The pastor had left the church not long before, with several plans in his mind. He had not been certain which of the plans he would undertake. He would let my wife know which plan he would undertake, he said, when he knew himself.
My wife dialed the phone. The pastor answered.
“There’s a man here,” she said, and she gave his name. “He says he needs to see you.”
“I wasn’t certain about your plan.”
“Well, I haven’t selected the plan yet. I don’t know why. Right now, I’m eating lunch.”
The pastor thought for a moment. “Can he wait ten minutes?”
My wife looked at the man. “Can you wait ten minutes?”
She turned back to the phone. “He can wait.”
“See you in ten.”
In ten minutes, the pastor arrived at the church. He and the man went into his office. Two hours later, the man accepted Jesus Christ as his Lord, and his name was written in Glory.
Late that same night, on the eve of Christmas Eve, my wife and I relaxed on our couch. The house was aromatic with baking gift breads. The Christmas tree was lit with white bulbs, wax candles burned among our mantel display of spruce boughs and red balls, and twinkling candles were alight in our windows so that, as my mother told me when I was a child, if the Christ Child should need a place to lie down, He would know by our candles that He would be welcome here.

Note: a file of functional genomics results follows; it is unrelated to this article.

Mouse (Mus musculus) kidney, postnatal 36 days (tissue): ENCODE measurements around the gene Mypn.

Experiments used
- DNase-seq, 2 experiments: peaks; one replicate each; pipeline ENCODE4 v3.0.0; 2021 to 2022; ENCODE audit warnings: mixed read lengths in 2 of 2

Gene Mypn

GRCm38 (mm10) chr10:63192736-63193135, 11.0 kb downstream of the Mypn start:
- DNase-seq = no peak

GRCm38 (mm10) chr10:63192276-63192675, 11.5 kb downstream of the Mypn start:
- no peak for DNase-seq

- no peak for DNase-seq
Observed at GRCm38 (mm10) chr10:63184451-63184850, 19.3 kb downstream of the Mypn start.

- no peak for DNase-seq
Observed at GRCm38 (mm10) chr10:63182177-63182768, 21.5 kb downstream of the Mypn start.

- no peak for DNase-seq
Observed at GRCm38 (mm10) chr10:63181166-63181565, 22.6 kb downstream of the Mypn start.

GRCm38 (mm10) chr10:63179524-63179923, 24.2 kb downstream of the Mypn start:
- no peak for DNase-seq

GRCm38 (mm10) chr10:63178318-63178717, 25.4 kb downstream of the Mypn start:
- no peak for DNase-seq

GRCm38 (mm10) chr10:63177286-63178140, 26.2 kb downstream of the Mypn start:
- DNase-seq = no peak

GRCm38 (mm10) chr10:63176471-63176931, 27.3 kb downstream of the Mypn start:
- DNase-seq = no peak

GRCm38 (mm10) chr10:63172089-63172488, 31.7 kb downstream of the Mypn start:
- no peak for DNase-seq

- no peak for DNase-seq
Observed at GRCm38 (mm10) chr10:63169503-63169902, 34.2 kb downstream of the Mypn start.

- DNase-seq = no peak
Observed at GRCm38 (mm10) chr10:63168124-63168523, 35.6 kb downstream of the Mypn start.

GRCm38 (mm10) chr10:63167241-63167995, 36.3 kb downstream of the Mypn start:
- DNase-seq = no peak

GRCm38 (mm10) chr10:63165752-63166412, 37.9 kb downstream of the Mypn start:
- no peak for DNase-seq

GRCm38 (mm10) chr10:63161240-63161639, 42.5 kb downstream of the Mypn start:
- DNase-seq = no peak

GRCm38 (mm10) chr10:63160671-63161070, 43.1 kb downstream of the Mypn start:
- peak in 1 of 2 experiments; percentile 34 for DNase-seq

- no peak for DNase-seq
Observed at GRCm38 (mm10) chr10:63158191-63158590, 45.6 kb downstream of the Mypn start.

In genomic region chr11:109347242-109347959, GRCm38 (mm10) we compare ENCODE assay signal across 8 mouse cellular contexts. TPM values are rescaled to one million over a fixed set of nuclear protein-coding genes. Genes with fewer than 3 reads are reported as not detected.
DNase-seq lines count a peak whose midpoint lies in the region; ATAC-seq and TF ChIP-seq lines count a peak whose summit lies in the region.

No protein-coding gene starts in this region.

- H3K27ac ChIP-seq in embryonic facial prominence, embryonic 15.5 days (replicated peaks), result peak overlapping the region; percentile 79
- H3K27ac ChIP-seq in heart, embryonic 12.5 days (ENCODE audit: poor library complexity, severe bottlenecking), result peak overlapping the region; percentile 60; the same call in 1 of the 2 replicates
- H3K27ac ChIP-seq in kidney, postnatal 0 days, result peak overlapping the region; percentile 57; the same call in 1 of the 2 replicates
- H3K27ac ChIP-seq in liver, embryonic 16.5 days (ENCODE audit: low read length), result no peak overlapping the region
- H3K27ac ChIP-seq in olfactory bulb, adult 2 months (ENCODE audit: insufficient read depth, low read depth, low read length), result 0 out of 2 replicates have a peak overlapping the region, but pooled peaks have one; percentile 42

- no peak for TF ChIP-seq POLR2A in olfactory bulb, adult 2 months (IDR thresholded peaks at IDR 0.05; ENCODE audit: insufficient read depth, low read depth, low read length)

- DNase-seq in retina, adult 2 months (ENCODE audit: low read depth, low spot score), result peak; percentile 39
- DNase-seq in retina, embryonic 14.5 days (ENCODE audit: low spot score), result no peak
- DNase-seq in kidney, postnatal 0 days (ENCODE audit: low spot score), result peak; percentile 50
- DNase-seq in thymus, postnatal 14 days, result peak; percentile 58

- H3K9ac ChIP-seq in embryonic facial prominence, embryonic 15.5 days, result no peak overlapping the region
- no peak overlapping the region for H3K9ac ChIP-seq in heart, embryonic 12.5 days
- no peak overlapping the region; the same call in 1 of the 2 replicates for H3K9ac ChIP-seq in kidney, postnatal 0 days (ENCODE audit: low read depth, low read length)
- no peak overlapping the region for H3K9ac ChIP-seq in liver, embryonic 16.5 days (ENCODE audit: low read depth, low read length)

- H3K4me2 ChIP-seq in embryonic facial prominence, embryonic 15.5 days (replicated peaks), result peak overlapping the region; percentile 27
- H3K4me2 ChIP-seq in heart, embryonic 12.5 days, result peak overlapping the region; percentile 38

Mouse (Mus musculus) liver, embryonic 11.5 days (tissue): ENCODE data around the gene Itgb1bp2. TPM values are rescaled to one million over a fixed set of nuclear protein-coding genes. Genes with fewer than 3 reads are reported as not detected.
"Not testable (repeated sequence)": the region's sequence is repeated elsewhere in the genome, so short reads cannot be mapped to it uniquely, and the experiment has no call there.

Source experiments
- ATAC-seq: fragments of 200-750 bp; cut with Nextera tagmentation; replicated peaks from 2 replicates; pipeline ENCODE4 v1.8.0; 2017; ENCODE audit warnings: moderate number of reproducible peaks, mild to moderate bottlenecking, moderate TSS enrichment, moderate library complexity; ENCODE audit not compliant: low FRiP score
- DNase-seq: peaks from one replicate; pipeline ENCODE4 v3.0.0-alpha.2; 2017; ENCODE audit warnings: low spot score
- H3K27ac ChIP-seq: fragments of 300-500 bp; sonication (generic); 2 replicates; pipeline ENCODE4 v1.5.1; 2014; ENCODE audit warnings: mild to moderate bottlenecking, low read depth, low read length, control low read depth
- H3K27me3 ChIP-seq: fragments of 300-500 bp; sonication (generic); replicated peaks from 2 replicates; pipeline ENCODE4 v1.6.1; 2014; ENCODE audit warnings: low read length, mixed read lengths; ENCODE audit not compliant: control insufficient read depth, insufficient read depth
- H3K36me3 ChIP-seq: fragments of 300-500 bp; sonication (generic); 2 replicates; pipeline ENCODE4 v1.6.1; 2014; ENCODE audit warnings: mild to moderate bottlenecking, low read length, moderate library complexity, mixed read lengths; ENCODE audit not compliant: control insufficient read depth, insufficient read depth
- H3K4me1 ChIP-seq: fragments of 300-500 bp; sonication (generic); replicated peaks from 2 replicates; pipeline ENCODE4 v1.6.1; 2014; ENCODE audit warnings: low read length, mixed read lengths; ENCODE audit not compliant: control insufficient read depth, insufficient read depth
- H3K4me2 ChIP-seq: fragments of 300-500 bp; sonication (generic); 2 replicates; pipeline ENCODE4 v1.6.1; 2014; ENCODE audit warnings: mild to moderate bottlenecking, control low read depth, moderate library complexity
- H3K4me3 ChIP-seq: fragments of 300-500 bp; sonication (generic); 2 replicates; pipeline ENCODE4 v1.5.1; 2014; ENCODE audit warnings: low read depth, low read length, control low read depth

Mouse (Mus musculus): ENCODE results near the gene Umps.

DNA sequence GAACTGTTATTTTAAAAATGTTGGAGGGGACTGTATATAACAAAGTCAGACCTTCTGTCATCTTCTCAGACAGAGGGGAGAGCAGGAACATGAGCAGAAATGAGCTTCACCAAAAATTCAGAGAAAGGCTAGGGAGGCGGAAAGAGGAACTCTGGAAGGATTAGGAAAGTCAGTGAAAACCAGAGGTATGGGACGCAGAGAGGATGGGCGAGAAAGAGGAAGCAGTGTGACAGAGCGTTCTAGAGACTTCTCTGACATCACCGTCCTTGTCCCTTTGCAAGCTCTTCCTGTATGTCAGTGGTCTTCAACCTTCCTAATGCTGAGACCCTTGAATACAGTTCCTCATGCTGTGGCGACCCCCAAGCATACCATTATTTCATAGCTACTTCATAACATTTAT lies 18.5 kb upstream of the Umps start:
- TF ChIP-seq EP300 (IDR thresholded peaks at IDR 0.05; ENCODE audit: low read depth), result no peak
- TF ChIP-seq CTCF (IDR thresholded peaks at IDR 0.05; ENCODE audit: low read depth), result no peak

My wife had explained to me the odd events of that afternoon—the man puzzled why the pastor should not be at his office when God had indicated that he would be, my wife puzzled about her inability to manage a time to return to our house so that she was available just at the right moment to make that telephone call to our pastor, our pastor puzzled that he had not selected among his plans for the afternoon so that he was, at the necessary time for the man, just eating lunch.
My wife lay back on the couch and put her feet in my lap. In silence, I stroked her feet. The wine was red in my glass, and white in my wife’s. We listened to Susan Boyle sing Hallelujah. The words of poet and songwriter Leonard Cohen filled the room.